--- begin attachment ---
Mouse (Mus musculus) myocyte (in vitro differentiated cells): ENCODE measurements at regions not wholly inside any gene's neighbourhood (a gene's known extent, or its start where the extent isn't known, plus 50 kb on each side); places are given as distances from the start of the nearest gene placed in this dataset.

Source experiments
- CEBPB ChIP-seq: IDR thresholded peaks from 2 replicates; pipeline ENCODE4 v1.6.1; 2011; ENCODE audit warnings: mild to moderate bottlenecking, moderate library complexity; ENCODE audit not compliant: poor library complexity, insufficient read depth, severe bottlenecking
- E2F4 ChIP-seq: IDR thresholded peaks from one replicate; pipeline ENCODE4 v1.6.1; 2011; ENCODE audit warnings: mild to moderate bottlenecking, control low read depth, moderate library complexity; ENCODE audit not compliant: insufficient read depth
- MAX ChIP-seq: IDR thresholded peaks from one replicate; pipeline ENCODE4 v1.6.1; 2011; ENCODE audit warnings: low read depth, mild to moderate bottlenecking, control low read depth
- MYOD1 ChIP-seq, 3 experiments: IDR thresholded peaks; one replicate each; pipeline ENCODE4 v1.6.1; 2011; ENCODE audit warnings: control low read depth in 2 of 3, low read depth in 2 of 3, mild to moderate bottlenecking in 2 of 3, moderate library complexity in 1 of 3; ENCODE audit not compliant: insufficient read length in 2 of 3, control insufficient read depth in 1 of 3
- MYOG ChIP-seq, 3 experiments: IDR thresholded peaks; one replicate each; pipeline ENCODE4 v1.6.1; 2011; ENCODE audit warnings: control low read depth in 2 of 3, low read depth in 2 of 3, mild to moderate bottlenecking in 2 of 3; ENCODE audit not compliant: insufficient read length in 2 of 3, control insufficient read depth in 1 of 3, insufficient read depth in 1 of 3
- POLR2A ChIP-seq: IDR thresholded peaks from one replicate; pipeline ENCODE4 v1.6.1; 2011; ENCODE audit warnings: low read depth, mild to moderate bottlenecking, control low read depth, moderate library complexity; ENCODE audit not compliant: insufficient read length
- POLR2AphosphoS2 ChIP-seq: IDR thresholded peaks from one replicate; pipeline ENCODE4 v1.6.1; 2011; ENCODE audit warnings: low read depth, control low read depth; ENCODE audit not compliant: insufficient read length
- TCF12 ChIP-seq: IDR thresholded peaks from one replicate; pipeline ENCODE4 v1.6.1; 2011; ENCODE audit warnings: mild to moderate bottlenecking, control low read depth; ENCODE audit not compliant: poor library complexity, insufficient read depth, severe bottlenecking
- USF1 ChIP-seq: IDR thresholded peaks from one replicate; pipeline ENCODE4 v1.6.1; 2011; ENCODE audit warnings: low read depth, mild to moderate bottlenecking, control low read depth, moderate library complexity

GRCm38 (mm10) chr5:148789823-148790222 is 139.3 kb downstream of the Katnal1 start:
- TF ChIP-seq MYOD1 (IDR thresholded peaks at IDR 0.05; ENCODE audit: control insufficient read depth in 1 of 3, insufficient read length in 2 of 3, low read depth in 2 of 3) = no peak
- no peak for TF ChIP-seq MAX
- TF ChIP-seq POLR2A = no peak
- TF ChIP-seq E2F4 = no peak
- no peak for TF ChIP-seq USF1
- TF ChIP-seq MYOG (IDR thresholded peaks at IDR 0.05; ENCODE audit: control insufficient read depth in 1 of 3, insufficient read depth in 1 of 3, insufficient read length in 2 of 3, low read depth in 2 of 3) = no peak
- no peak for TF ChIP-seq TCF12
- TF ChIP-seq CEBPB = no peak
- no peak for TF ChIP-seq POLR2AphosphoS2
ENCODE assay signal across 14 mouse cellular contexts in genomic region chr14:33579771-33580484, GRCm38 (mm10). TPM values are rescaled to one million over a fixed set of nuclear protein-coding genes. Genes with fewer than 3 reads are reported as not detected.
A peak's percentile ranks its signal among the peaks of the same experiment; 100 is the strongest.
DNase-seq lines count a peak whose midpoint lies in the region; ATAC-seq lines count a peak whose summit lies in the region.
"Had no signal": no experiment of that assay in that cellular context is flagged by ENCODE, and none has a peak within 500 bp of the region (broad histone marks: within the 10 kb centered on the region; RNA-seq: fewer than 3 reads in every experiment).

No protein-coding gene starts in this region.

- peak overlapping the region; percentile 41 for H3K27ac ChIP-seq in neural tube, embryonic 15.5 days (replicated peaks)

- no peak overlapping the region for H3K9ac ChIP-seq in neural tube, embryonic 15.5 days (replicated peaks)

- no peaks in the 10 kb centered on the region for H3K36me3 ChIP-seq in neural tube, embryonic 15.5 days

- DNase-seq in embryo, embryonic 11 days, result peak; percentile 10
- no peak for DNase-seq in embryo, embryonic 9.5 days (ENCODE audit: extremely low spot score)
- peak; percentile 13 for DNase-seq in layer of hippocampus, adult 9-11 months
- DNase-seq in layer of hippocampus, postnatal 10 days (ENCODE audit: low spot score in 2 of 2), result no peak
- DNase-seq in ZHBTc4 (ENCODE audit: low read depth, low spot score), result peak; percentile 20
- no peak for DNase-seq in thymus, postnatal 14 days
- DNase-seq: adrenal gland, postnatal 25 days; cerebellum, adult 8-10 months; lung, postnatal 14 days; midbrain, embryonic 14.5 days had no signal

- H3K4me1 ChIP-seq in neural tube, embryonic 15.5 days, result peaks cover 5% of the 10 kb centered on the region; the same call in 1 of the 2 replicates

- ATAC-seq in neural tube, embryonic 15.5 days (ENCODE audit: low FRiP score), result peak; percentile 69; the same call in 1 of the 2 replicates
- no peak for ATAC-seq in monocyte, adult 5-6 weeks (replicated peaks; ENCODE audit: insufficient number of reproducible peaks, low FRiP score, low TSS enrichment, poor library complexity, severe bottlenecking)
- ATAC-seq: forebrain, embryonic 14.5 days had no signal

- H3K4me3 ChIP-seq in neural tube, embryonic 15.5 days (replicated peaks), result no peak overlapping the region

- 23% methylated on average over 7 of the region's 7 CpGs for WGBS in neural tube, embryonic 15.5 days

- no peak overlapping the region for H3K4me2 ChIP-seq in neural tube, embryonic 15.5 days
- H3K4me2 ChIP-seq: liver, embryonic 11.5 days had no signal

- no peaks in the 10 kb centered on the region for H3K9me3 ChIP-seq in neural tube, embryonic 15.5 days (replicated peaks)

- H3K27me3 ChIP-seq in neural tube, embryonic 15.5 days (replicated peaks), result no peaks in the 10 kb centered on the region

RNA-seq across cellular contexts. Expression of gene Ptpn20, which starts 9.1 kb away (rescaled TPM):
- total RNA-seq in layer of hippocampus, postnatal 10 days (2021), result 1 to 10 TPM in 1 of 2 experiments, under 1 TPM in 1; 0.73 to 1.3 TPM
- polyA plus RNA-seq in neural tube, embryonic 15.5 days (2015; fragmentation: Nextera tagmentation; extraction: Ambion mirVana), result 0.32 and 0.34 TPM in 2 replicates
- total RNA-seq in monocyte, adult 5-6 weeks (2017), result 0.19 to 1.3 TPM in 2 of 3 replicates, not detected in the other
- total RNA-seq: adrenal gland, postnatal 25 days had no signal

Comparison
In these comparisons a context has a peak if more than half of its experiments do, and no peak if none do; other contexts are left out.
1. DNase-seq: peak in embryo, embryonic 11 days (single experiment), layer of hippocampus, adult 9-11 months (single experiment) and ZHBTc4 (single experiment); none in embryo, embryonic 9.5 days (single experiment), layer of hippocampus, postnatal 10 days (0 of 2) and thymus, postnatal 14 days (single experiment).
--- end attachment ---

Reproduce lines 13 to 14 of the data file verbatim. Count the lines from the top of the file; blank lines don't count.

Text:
- TF ChIP-seq MYOD1 (IDR thresholded peaks at IDR 0.05; ENCODE audit: control insufficient read depth in 1 of 3, insufficient read length in 2 of 3, low read depth in 2 of 3) = no peak
- no peak for TF ChIP-seq MAX